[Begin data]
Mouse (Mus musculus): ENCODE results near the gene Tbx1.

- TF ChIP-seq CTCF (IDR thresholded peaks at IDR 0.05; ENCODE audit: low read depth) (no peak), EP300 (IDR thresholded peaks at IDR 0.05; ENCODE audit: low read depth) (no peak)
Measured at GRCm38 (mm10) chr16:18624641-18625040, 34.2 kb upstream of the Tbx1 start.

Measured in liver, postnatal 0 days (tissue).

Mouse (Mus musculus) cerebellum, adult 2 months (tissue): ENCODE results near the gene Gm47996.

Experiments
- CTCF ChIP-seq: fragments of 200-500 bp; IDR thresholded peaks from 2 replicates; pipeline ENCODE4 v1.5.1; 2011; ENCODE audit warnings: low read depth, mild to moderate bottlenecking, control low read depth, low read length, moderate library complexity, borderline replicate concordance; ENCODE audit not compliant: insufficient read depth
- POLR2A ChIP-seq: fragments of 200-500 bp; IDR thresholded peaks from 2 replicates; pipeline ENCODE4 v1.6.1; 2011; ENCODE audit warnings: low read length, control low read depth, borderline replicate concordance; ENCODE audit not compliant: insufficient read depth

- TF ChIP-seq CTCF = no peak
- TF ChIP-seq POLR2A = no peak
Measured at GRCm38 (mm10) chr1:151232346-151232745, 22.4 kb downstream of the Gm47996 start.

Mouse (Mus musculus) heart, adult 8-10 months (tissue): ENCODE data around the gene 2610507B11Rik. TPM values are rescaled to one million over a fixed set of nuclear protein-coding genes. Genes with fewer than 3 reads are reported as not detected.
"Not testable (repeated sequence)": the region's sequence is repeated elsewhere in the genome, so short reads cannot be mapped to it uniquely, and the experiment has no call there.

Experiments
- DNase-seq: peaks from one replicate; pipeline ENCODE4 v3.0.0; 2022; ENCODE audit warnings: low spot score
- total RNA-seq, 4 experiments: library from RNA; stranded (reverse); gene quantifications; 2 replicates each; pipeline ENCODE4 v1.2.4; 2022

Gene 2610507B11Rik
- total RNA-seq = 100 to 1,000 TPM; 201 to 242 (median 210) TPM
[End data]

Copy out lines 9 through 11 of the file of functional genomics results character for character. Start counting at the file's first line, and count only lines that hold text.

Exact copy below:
- TF ChIP-seq CTCF = no peak
- TF ChIP-seq POLR2A = no peak
Measured at GRCm38 (mm10) chr1:151232346-151232745, 22.4 kb downstream of the Gm47996 start.